This Is It!: Mosaic

Pianist who drank a lot of coffee with Paul Bley seems to display his influence, along with that of Cecil Taylor and possibly Thelonious Monk


The Japanese trio that is This Is It! is distinguished by its original improvised music, built on both flowing and episodic aspects marked by considerable dynamic power and no little sensitivity to matters of texture, space and (near) silence.

Born in Tokyo in 1958, pianist Satoko Fujii has an extraordinarily rich discography to her name. She has worked in all sorts of contexts, from big band on down, with recordings with, for example, Mark Dresser and Mark Feldman and an ongoing slew of work with her husband, trumpeter Natsuki Tamura. She can also lay claim to extensive study in America, at the Berklee College of Music and the New England Conservatory of Music. I like the fact that while at the latter institution she had lessons with Paul Bley “which consisted largely of conversations over cappuccinos”. In 1996 their duo album Something About Water was released.

A member of her husband’s fine quartet Gato Libre [Free Cat] – where she can be heard on accordion – Fujii is able to exploit a wide range of post-Taylor poetics, with (to my ears) occasional long-distance echoes of Bley and Monk. She has a resolute sense of contrast and dynamics within what often becomes an extensive multi-inflected line.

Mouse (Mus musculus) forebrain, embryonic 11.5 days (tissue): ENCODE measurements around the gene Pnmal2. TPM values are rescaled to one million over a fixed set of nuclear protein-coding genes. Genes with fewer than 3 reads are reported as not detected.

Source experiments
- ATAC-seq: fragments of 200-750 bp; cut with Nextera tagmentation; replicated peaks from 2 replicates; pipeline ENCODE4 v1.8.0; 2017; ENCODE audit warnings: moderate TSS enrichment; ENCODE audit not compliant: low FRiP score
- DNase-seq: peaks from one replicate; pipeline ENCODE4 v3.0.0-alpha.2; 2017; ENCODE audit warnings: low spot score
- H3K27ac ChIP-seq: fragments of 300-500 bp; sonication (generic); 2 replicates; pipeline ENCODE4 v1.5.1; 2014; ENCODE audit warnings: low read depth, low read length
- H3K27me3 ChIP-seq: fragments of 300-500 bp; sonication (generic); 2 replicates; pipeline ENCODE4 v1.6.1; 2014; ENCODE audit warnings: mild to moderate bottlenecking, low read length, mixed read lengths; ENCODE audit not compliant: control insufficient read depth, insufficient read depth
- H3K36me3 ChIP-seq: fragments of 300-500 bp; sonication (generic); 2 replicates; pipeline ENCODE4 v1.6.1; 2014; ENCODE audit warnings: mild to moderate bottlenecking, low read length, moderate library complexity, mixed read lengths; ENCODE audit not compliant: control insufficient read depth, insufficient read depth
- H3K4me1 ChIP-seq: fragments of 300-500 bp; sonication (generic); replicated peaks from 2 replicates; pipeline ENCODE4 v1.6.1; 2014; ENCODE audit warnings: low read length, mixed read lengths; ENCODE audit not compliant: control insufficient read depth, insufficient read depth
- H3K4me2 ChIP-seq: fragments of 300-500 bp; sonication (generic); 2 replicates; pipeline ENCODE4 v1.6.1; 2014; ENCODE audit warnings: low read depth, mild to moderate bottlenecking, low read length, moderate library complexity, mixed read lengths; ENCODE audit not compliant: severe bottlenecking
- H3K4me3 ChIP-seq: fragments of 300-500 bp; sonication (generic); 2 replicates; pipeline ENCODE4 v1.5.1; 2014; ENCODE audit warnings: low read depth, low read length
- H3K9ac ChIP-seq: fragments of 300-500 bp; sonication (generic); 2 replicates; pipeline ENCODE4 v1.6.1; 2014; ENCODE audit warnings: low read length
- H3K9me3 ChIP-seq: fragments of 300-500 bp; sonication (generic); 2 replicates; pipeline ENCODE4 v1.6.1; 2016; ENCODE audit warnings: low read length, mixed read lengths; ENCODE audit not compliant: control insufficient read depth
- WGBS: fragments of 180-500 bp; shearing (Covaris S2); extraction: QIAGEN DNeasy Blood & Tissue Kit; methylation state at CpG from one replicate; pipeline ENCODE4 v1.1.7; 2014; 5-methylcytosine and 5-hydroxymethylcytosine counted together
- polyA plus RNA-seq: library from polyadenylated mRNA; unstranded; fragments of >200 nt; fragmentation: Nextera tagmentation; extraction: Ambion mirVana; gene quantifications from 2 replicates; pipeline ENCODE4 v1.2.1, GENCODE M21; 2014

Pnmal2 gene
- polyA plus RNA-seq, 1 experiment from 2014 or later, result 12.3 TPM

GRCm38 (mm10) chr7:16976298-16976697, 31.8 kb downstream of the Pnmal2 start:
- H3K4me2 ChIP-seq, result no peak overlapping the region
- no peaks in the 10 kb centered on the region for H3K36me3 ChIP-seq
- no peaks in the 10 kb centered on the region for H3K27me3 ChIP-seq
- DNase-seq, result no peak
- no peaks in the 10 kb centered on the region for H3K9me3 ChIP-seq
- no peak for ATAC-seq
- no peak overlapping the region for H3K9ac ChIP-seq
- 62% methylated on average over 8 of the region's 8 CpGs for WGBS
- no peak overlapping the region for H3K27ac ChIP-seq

Tamura is an equally probing and exploratory player. Hear the variety of Leo Smith-like “little sounds’”with which he commences Sleepless over the excellent percussionist Itani’s deep-toned and spacious figures, or the development of his variegated solo on Dieser Zug. This ever-building piece commences with a gentle and spaciously wrought vibraphone prelude from Itani: the whole is testimony to the aptness with which these musicians titled their latest endeavour Mosaic, delivered partly under the (online) restrictions of SARS‑CoV‑2.

Some of my favourite moments here occur in Kumazemi, especially during a mysterious, magically cast duet between pianist and percussionist. 76 RH is almost as engaging: at first hearing, it could come across as a relatively familiar avalanche of free-jazz energy, but it actually features some welcome, leavening shifts in accent and timbre, exemplified by Itani’s solo.

Habana’s Dream; Dieser Zug; Kumazemi; Sleepless; 76 RH (54.42)
Natsuki Tamura (t); Satoko Fujii (p); Takashi Itani (d, pc). Kobe & Soka, June 2021.
Libra Records 203068